My first job fresh out of college was with Four Seasons Hotels working at the Ritz Carlton in Chicago. I experienced the legendary Four Seasons customer service immediately when upon arriving for work and stepping out of the elevator into the lobby, I was greeted by name by an assistant manager who was informed of my arrival by the bellman. It was a deliberate example of how they would try and greet every guest checking in as well as an example of how customer service extended to employees. Working for Four Seasons was a great experience and an opportunity to learn firsthand how an unwavering and institutional emphasis on personal service can deliver unparalleled customer loyalty, and help to build a brand.
The principals of customer service are certainly not revolutionary, but although they are simple in theory, they require significant organizational commitment. And when applied properly, they have proven to be a clear differentiator for many businesses.
There is the sentiment in the commercial real estate market that customer service falls somewhere well down then line after location, price, and amenities as primary factors for attracting and retaining tenants. And while those are undeniably important, they remain somewhat out of the control of property managers. The one thing within your absolute control is customer service, and in these uncertain times, doing everything you can to service and keep your existing tenants happy is the most important work you can do.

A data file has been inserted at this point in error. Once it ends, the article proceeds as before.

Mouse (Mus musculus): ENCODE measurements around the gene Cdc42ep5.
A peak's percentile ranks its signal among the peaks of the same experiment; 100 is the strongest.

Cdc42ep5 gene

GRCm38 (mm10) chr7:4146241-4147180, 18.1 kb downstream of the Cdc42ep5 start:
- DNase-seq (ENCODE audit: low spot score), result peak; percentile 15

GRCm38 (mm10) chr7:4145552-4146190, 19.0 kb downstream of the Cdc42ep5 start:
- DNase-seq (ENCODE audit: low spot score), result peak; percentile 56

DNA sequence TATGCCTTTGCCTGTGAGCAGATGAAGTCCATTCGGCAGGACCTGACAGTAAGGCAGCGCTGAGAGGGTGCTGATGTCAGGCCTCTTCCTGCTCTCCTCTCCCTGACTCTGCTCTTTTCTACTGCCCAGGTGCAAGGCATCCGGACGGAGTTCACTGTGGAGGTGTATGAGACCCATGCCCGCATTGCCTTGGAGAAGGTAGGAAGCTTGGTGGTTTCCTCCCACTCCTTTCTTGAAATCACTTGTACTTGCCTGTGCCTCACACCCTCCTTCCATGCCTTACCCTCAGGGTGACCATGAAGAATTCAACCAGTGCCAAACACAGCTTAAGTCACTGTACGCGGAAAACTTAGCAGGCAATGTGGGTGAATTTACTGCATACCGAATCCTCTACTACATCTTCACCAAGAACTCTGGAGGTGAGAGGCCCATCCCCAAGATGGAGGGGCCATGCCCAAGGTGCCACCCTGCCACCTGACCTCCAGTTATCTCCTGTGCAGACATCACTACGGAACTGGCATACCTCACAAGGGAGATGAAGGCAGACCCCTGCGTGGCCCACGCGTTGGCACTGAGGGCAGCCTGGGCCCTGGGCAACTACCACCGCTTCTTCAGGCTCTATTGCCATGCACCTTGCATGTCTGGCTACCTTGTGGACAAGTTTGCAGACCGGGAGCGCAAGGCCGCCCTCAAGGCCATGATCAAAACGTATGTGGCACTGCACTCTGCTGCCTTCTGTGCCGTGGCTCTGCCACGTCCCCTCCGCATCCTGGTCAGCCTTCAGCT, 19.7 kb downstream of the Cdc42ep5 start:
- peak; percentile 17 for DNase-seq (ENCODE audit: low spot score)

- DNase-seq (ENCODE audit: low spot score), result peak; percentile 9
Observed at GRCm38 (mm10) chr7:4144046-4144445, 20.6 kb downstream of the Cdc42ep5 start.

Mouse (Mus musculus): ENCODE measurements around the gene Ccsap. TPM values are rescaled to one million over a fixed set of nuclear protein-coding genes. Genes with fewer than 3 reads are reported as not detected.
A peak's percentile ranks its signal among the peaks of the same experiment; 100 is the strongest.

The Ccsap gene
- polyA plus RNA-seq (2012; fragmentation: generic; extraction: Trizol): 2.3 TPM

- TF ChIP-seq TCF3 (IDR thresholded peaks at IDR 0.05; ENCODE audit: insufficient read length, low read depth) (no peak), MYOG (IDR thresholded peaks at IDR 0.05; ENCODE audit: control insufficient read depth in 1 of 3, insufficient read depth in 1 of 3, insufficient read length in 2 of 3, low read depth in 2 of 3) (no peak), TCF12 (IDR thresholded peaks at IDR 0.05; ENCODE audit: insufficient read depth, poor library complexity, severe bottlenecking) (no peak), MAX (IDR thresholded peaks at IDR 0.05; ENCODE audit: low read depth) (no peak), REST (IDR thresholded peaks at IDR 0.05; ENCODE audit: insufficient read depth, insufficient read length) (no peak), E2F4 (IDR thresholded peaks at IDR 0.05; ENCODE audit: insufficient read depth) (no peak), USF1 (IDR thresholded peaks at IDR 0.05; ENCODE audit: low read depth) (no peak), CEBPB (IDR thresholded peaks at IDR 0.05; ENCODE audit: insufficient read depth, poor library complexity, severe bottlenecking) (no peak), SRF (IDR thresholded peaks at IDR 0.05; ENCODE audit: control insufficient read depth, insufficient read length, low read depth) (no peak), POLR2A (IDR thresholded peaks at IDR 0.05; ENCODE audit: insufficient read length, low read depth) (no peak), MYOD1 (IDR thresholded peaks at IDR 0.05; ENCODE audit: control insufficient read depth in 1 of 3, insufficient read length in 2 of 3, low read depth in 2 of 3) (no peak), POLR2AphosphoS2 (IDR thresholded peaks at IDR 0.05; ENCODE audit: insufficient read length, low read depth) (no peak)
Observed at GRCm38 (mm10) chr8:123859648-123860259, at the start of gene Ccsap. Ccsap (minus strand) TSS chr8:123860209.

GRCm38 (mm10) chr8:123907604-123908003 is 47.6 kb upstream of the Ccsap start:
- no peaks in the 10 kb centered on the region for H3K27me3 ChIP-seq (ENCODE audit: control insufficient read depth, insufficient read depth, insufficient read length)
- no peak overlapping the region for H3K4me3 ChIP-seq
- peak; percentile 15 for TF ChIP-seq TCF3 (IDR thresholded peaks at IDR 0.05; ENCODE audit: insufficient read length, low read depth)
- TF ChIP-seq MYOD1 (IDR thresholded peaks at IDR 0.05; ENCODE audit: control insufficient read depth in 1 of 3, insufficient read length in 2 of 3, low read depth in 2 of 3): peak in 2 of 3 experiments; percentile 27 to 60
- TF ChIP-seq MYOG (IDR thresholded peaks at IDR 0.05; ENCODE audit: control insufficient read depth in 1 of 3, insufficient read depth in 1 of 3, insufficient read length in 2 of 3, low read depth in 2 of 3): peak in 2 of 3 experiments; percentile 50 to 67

So, what lessons can you apply to your business from one of the world’s leading customer service organizations?
Put People First
They have a mantra at Four Seasons called the “3 Ps” – people, product, and profit. Their philosophy is that people always come first. If their employees focus on service, this will naturally enhance the view of their product which of course leads to profit. Can exceptional customer service enhance a tenant’s view of your product – your building? It must, otherwise, property managers would not be concerned with issue request response times, cleanliness, comfort and building security. The point is that you can go far beyond those things and create a truly unique customer experience.
Attitude not Aptitude
Four Seasons hires people with a focus on attitude first over skills. They believe that they can train anyone on basic tasks, but they cannot instill passion. This service attitude permeates throughout the organization and is not limited to customer-facing roles. Think about the people (including your vendors) who may come into contact with your tenants; do they all have the same passion for customer service and are they properly trained on how to address and deal with your tenants?
Customers = Employees
We know that the customer is supposed to be treated like royalty, but too often employees are treated like second class citizens. – It is easy to understand in those situations why employees aren’t too enthusiastic to treat customers well. Be good to your employees and they are more likely to treat your tenants with respect.
Service as a Differentiator